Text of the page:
Who Am I, really?
Who am I?
How does a person truly define him or herself? I've found that I have defined myself over the past 20 years or so by the things I was doing at the time: often work things, but more often, extracurricular physical activity-related things.
Initially it was that I was always the smart one of the bunch, usually younger, too. I defined myself based on my intellectual agility and took pleasure in the fact that most of the people I worked with were significantly older, but not obviously smarter. On this, I based my self-worth and confidence. In conversations, I strove to impress the other parties with my vocabulary and breadth of topics about which I could converse reasonably well. I assiduously avoided conversations where I would not be able to contribute, at least a tidbit, here and there.
I don't recall specifically seeking out conversants that were slow or obviously less knowledgeable than myself, but looking back at that time, and knowing the very intelligent people I know today, it was likely an unconscious act on my part in order to make myself feel better - about myself.
The next stage I can recall was when I got into the physical aspects of my self worth and image. The first phase was bicycling, and more specifically, mountain biking. I worked hard, trained hard, and did reasonably well. I was able to ride trails that others couldn't and that made me feel good; not necessarily because that I could do it, but that others could not. I was judging myself not by what I could do, but by what others couldn't.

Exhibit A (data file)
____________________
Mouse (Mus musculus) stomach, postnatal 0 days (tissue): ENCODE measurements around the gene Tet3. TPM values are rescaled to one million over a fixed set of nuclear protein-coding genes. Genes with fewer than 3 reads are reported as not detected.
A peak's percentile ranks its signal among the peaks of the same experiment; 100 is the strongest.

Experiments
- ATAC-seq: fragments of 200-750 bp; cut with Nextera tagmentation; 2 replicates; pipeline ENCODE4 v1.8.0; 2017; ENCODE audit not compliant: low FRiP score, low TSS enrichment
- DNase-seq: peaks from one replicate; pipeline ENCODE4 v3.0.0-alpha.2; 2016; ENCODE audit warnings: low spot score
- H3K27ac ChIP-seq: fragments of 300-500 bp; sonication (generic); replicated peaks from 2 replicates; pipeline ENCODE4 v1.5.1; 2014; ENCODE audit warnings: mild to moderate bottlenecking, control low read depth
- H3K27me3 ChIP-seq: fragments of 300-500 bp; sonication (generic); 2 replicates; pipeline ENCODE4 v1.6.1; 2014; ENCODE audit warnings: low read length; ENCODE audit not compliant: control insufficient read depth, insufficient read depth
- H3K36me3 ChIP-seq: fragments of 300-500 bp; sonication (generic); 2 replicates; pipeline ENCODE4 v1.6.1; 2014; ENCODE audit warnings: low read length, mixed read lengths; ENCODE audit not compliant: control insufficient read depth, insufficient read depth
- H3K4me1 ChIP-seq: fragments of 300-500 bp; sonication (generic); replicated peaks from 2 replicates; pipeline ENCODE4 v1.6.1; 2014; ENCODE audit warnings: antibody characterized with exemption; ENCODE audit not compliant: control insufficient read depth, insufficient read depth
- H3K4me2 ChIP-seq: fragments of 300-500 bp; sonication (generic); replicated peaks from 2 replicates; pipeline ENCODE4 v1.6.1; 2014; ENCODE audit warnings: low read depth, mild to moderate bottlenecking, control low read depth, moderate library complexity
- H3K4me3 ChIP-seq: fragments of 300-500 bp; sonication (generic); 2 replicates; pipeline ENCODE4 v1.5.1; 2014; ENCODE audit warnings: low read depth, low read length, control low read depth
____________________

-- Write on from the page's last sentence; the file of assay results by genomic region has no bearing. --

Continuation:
Sadly, I think that established a precedent in my self image that continued for the next 20 years. After the mountain bike phase, I moved on to scuba diving. I wasn't satisfied with simply learning to dive, I had to move on through advanced diver and divemaster and become a instructor, and do things, again, that others could not. It became my personal badge of validation to be trotted out at every opportunity: "Look at me! I'm a scuba instructor! You're not: aren't I great?"
When life and kids reduced the time I had available for diving, I picked up with running. Once again, the old pattern emerged: I couldn't be satisfied with "normal" running: I had to push the envelope. I don't think it was because of any idealistic notion of simply bettering myself, since research proves that excessive running is in fact harmful, but to be able to impress those around me by rubbing it into their faces that I did these things and they didn't. I continued to push and push: even a marathon wasn't enough, I had to do ultra marathons, and smooth roads were for wimps. "Real" runners did it on rough trails.
Until about three months ago, the first thing on my lips in a conversation was running: where, how far, with whom, what shoes. Always with the intent of letting it "slip" that I was training for or had just completed some ridiculous distanced race. Bad form and injuries have since forced me away from running as much, and a substantial serving of humble pie regarding those races has forced me to take a hard look at myself, and determine what direction the latest incarnation of me I am to be. I can't in all good conscious define myself as a runner any more, much to my great disappointment and bitterness.
Maybe this time around I can see what I am like before I get too caught up in myself as to become so one dimensional in competing with everyone else. That is, competing when everyone else doesn't even know they're involved in a competition.
As I read somewhere recently, the only person I need to compete with is the person I was before.
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Just a guy out exploring the world. Former world-class never-was endurance runner.